Questions About Hank Skinner
The State of Texas plans to kill Hank Skinner on March 24th. No question about it. And, to the great shame of the Lone Star State, no questions will be asked about whether Mr. Skinner is to be executed for a crime he did not commit.
Skinner was convicted and sentenced to death for the December 31st, 1993 murder of his live-in partner, Twila Busby and her two sons in Pampa, Texas. The case has attracted significant attention as there are substantial doubts about whether Skinner is guilty.
Prosecutors promised to silence critics by submitted 14 peices of evidence for post-conviction testing. Much to the suprise of the Texas lawmen, the DNA tests did not provide more nails for Skinner's coffin. Instead, the tests raised more doubts about whether Texas plans on killing an innocent man.
One test involved a hair found clutched in Ms. Busby's hand at the time of her death. The prosecutors argued it was a hair from the killer. If so, then Skinner is not the killer: the DNA tests exclude Skinner as the person from whom the hair came. Other tests are reported either to exonerate Skinner or are said to be inconclusive.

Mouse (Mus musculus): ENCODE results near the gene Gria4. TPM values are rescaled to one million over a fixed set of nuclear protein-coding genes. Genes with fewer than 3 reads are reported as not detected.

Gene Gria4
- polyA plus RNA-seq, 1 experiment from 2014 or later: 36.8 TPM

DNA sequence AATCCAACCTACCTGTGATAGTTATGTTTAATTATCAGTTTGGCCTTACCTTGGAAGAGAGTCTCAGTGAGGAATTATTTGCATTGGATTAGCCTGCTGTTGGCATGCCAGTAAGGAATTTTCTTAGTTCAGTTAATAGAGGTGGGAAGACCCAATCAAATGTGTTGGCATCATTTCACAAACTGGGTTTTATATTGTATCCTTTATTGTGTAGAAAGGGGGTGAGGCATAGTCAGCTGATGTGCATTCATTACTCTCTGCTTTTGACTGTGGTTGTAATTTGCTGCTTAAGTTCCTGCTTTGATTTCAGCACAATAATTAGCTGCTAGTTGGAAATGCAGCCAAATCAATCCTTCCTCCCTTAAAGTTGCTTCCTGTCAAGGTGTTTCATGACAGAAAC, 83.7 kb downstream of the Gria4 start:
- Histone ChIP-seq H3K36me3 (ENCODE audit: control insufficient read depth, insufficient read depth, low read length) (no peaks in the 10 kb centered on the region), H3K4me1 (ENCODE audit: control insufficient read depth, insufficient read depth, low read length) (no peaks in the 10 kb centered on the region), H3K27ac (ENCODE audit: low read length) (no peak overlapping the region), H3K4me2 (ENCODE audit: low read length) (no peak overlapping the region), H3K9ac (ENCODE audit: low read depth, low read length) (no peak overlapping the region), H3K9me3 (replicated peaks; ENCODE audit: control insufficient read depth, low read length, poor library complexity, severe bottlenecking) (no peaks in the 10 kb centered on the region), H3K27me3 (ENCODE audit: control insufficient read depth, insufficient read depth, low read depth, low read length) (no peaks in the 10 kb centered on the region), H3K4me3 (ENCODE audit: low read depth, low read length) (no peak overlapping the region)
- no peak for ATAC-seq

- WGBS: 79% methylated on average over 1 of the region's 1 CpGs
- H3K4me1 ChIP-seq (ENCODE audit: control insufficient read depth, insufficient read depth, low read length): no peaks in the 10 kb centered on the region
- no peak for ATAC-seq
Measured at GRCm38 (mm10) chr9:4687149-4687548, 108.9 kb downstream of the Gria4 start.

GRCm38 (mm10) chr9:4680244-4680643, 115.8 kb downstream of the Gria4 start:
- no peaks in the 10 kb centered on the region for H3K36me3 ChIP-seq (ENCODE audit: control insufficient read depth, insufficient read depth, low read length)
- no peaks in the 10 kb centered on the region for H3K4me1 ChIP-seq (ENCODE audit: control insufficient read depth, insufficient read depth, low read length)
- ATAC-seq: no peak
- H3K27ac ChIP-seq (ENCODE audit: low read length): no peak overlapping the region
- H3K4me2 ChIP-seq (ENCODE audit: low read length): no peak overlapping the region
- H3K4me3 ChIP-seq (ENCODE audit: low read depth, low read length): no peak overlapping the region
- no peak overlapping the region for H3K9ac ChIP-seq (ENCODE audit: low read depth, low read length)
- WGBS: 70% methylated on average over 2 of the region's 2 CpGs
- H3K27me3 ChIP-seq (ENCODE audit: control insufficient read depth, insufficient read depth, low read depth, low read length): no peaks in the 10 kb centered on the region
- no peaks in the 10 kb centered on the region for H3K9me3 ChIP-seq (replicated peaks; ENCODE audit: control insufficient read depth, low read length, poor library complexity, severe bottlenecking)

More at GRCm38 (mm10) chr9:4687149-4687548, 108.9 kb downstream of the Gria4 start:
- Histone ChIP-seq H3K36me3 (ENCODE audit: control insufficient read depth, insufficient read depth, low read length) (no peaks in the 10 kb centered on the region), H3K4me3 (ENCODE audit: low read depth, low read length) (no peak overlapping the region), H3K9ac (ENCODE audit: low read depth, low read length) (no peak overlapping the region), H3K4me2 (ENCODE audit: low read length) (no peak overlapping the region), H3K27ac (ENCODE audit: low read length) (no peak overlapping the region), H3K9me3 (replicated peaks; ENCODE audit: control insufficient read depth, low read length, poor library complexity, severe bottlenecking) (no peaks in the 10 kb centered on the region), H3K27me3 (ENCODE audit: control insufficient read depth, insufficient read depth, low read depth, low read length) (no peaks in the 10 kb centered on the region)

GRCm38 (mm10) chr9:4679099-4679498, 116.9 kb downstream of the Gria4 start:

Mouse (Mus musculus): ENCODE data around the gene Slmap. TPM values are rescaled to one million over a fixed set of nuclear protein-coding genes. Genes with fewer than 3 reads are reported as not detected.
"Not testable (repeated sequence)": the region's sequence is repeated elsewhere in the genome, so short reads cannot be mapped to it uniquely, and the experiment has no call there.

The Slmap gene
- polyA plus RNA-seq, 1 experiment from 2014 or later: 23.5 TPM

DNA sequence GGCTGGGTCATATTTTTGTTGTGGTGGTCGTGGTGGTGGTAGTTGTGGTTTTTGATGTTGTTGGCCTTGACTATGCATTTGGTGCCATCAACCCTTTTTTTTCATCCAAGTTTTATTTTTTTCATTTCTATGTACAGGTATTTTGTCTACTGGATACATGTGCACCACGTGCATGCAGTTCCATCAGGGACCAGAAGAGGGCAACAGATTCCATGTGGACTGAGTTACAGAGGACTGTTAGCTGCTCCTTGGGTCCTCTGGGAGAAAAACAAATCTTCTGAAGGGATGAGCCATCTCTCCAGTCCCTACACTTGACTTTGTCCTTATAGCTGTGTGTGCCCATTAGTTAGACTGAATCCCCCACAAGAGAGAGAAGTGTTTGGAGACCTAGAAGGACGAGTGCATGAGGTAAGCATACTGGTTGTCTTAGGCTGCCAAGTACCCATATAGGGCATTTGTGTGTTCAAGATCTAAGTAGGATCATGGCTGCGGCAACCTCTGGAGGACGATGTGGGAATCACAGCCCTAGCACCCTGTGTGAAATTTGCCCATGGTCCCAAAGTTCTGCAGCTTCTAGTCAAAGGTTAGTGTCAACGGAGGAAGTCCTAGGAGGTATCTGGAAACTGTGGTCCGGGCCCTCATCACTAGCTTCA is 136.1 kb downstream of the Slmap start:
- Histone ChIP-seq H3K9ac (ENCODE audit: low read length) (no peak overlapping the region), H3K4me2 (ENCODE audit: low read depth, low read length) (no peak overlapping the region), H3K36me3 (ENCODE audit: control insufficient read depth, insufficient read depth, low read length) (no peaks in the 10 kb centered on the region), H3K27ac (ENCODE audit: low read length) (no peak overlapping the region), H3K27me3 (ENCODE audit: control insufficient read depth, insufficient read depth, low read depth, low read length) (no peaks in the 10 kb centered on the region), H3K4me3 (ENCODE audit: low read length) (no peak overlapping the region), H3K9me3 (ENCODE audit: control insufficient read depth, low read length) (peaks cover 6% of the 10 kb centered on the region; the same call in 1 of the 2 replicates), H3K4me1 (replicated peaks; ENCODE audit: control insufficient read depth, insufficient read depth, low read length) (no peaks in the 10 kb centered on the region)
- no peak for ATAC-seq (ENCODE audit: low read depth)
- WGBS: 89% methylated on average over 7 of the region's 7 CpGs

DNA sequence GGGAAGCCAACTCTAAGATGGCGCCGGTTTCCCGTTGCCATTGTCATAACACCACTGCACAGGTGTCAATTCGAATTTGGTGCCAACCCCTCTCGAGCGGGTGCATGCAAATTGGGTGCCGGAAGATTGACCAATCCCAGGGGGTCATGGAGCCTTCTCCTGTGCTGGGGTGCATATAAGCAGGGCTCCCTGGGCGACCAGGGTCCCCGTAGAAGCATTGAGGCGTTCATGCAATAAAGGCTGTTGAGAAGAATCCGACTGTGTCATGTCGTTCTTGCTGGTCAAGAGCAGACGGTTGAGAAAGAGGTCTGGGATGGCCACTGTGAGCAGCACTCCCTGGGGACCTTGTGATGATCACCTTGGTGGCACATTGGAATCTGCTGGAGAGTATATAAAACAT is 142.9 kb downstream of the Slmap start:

Texas has apparently put a lid on the test results for many of the items tested. Highly probative results from broken fingernail clippings and the forensic rape kit are being withheld from public view: the state will not even discuss the results. The conclusion to be drawn from this is obvious: these test results must exonerate Skinner. Clearly, if they were further proof of his guilt, the state would have held a press conference by now to trumpet the results.
This camel-like behaviour on the part of Texas lawmen is shameful. When Northwestern University's Medill Innocence Project took an interest in the case and offered to fund further DNA testing of evidence, the Texans turned tail and ran. This is sheer intellectual and moral cowardice. Among the items yet to be tested in this case are a bloody knife and a bloody axe handle, a bloody dish towel, and a suspicious windbreaker contaminated with hairs, blood, and sweat.
This rush to judgment is hideous. Questions remain about Skinner's guilt. Rather than rushing to kill the man before these questions can be answered, Texas should should shut down the machinery of death and submit the Skinner case to transparent review.
Hat Tip: J B Allen, for The Skeptical Juror Project, www skepticaljuror com